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在线翻译:
szdaily -> Culture
Time to defy gravity! - 'Wicked' flying to GZ
    2017-June-27  08:53    Shenzhen Daily

Cao Zhen

caozhen0806@126.com

IF you could have any magical power, what would you like to have?

“I would like to fly whenever I want, with or without my broom, just go,” Jodie Steele told the Shenzhen Daily in an interview at Guangzhou Opera House, where the Broadway and West End musical “Wicked: The Untold Story of the Witches of Oz” is being staged until July 2.

Steele plays the green-skinned witch in “Wicked,” which is on its international tour and opened in Beijing and Shanghai in April and May.

Based on the 1995 Gregory Maguire novel “Wicked: The Life and Times of the Wicked Witch of the West,” an alternative telling of the 1939 film “The Wizard of Oz” and L. Frank Baum’s classic 1900 story, “The Wonderful Wizard of Oz,” the musical is told from the perspective of the witches of the Land of Oz. It centers on the profound friendship between two witches, the blonde and popular Glinda and the misunderstood green-skinned Elphaba, and their struggles with their personalities and viewpoints, rivalry over the same love interest and reactions to the Wizard’s corrupt government.

“Elphaba, the wicked witch, is a misunderstood character. She’s never been accepted or loved but she is really true to herself in her beliefs and ultimately fights for everything she believes in. She’s not only a powerful witch but also a virtuous woman,” said Steele.

“There are always two sides to a story and that’s what ‘Wicked’ explores. Everything isn’t always as it seems. At the beginning, it is superficial to see that Elphaba is supposed to be evil and then it takes time for you to find out the other side of the story. One of the themes we touch upon is having good intentions with bad results. If you only see one side of a person, it does mess,” said Leigh Constantine, resident director of the current production.

Constantine stressed that the musical appeals to people of all ages. “‘Wicked’ is a story of love, loss, challenges, alienation and acceptance. Ultimately, it is about friendship between two strong and very different women. Wherever you’re from or whatever your background is, everyone can relate to this story of friendship,” she added.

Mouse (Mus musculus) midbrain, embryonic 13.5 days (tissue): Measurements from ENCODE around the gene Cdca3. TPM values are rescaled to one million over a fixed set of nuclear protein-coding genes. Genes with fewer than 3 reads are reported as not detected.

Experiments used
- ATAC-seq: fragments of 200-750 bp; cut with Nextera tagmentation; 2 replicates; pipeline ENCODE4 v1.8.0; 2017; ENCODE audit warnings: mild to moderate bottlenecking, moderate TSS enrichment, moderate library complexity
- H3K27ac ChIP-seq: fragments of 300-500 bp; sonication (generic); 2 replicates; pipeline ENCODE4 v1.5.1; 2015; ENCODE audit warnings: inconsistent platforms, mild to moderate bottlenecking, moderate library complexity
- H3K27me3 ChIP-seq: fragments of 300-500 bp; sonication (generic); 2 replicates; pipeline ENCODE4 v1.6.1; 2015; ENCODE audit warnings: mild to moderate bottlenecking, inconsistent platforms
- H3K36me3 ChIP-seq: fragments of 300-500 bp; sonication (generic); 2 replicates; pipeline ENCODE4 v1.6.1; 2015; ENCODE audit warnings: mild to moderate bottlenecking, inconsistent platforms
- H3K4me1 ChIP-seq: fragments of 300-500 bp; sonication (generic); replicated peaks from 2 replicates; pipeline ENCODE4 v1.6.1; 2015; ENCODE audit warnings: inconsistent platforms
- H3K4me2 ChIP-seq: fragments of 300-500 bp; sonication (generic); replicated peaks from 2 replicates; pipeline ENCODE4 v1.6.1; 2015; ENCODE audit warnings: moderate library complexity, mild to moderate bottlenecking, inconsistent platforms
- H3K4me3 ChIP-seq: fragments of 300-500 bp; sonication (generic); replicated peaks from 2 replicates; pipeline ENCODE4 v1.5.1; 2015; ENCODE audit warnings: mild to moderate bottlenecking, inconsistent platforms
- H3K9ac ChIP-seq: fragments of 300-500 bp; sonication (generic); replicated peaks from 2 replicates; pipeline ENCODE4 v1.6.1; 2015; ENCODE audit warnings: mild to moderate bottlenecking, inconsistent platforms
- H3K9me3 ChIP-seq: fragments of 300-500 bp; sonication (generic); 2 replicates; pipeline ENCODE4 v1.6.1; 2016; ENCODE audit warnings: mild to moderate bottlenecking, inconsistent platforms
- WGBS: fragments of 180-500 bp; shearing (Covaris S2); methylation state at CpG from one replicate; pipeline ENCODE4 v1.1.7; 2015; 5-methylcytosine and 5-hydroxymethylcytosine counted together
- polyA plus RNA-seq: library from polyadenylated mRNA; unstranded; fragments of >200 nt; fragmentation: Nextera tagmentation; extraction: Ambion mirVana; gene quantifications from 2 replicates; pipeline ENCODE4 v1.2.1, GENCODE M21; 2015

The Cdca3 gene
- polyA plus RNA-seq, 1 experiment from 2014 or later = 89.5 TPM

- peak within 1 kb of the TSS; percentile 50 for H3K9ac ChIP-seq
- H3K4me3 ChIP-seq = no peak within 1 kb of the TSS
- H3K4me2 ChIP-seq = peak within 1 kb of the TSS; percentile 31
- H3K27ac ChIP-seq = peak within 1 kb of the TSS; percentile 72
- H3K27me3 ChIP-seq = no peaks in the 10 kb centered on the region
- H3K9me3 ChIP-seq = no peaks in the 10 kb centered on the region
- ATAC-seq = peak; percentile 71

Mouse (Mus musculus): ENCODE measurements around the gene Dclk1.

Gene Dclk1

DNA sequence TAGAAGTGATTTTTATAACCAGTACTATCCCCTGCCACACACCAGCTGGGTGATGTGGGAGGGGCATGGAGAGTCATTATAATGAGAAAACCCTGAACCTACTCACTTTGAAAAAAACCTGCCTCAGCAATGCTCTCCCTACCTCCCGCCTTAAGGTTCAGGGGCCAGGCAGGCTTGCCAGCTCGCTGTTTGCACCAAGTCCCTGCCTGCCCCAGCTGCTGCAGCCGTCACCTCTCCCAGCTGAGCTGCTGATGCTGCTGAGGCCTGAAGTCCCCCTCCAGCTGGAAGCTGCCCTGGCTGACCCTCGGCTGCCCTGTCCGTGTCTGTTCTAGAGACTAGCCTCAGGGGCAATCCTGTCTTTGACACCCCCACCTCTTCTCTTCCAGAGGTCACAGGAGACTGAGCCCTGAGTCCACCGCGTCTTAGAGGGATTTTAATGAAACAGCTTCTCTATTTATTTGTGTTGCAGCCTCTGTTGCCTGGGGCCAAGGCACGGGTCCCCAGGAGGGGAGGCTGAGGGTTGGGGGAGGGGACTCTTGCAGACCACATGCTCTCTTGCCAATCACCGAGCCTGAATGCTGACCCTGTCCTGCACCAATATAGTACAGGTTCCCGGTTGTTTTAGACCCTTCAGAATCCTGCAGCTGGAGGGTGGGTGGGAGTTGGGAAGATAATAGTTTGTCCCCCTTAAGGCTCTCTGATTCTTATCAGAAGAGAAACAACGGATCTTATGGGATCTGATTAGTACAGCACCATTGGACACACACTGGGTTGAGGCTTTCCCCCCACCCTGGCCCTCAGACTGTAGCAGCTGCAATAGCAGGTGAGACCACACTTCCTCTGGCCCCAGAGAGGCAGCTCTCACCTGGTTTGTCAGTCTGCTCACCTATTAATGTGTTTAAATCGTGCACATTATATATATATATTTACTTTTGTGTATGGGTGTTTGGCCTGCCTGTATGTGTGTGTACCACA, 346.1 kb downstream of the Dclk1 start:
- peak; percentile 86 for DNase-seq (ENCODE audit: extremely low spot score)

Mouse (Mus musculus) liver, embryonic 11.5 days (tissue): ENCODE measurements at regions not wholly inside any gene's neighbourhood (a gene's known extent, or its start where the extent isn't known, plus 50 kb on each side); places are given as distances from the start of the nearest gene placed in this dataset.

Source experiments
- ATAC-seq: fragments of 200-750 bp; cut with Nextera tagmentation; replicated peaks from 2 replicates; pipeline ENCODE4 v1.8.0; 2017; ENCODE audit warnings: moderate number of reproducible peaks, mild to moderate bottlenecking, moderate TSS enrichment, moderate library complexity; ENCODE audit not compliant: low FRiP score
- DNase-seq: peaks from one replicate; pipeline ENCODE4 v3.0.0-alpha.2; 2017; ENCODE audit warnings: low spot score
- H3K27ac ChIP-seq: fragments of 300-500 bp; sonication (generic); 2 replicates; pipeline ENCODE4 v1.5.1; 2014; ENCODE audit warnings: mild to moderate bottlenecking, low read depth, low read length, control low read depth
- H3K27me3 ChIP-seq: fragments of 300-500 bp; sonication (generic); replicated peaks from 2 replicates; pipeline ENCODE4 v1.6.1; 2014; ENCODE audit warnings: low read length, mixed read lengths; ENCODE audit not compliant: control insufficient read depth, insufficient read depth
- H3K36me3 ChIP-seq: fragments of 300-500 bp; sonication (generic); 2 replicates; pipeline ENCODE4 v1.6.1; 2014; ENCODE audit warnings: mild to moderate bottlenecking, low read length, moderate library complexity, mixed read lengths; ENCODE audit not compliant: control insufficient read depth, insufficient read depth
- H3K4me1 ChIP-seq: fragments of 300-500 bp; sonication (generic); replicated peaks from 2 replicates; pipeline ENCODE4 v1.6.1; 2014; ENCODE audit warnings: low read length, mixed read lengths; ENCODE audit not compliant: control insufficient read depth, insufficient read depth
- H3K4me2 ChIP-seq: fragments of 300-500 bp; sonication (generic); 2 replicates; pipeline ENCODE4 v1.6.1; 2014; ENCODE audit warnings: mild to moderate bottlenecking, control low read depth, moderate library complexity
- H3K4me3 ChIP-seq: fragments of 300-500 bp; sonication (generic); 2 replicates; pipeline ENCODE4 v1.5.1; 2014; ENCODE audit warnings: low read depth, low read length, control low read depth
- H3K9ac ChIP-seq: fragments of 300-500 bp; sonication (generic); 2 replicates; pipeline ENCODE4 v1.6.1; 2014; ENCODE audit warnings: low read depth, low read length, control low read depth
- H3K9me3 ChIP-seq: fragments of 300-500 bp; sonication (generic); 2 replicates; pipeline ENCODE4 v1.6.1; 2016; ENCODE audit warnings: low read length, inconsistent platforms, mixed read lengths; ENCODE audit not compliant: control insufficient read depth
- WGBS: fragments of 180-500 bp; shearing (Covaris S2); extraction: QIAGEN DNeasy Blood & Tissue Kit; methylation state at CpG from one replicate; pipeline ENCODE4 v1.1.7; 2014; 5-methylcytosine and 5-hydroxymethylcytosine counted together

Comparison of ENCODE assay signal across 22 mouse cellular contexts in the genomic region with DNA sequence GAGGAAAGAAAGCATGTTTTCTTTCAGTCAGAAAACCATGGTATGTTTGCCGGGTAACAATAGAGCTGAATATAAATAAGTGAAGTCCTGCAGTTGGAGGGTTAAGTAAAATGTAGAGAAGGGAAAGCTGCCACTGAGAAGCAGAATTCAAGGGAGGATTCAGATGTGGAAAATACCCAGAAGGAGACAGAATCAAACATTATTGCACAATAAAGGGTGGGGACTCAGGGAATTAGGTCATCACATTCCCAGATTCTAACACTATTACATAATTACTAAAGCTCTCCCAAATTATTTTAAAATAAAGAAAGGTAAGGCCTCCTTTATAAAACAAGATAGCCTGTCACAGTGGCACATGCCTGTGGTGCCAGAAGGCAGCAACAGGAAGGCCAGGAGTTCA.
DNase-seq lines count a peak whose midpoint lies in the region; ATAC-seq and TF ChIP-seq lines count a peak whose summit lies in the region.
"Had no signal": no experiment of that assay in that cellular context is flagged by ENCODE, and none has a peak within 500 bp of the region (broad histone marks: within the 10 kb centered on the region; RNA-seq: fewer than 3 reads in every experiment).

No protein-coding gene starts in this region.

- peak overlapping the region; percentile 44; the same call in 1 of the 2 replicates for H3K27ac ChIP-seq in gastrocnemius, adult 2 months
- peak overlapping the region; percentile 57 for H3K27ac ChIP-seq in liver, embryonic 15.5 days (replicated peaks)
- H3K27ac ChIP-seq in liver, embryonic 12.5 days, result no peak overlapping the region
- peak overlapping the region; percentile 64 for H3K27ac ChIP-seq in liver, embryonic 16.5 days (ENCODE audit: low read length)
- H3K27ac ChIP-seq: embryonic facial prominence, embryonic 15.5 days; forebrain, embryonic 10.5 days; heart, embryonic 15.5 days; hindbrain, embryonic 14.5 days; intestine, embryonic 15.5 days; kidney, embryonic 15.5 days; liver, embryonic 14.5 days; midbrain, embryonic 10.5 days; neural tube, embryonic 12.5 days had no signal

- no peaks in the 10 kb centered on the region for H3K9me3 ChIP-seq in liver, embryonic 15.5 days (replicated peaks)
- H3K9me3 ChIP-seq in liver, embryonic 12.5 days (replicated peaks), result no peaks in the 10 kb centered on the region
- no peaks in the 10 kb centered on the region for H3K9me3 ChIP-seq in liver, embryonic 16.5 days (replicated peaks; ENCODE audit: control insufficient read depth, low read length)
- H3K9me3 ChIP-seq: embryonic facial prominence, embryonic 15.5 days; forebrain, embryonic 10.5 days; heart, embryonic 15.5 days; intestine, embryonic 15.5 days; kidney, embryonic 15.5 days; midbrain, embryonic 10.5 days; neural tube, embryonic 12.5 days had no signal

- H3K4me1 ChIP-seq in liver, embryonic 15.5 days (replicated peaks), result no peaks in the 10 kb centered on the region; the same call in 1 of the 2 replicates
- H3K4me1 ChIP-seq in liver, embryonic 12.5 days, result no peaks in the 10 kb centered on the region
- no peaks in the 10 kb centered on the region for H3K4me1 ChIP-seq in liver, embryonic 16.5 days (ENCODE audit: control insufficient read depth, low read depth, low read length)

Carly Anderson, who plays Glinda, believes that friendship lies at the heart of “Wicked” and it can change a person for the better. “Glinda is a complex and flawed character. At the beginning, she always gets what she wants. Only when she meets Elphaba, and goes on a huge journey and her views begin to change, does she find out about the important things in life,” said Anderson.

“Wicked” is led by two female characters, which is very rare for musicals. Three major male performers, Bradley Jaden (playing Fiyero), Steven Pinder (playing the Wizard and Doctor Dillamond) and Iddon Jones (playing Boq), all admit that they were positively influenced by the two female leads in the play.

“We all go on a massive emotional journey with these powerful women. It’s wonderful to watch these incredible women taking us on an amazing journey and I feel I’m changing every night after the performance,” said Jaden.

The original production of “Wicked” won three Tony Awards and six Drama Desk Awards, while its original cast album received a Grammy Award. Due to its lavish setting, dazzling costumes, catchy musical numbers and thought-provoking story, it has been beloved by theatergoers since it premiered on Broadway in 2003.

Tony Award-winning designer Eugene Lee created the set and visual style for the production. Costume designer Susan Hilferty created about 200 costumes, while lighting designer Kenneth Posner used more than 800 individual lights to illuminate each of the 54 distinct scenes. “We try to create the magical and fantastic Land of Oz with the use of automated mechanical systems. Every wire on the stage is controlled by computers and in this newest production, we have additional flying choreography, so audience members can see more ‘monkeys’ and people ‘flying’ in the air,” said Constantine.

Featuring popular numbers including “Defying Gravity” and “For Good,” “Wicked” is also a joyful concert for music lovers. Composed by Stephen Schwartz, the music helps to shape and manufacture thrilling and fantastic scenes. At the end of Act I, Elphaba casts a spell on a broom and then flies up into the air, singing “Defying Gravity” while 5 meters above the stage. The song was later used by NASA to wake up astronauts aboard a space shuttle mission in 2010 in honor of the day’s planned extra-vehicular activity. It was also performed twice on Fox’s TV show “Glee.”

“‘Wicked’ is a landmark in musical theater for its brilliant musical score. The music helps to create all of the strangest parts of the show. We use lots of percussion coupled with brass and woodwind to create the magical world of Oz. I believe audience members will be stunned,” said musical director Dave Rose.

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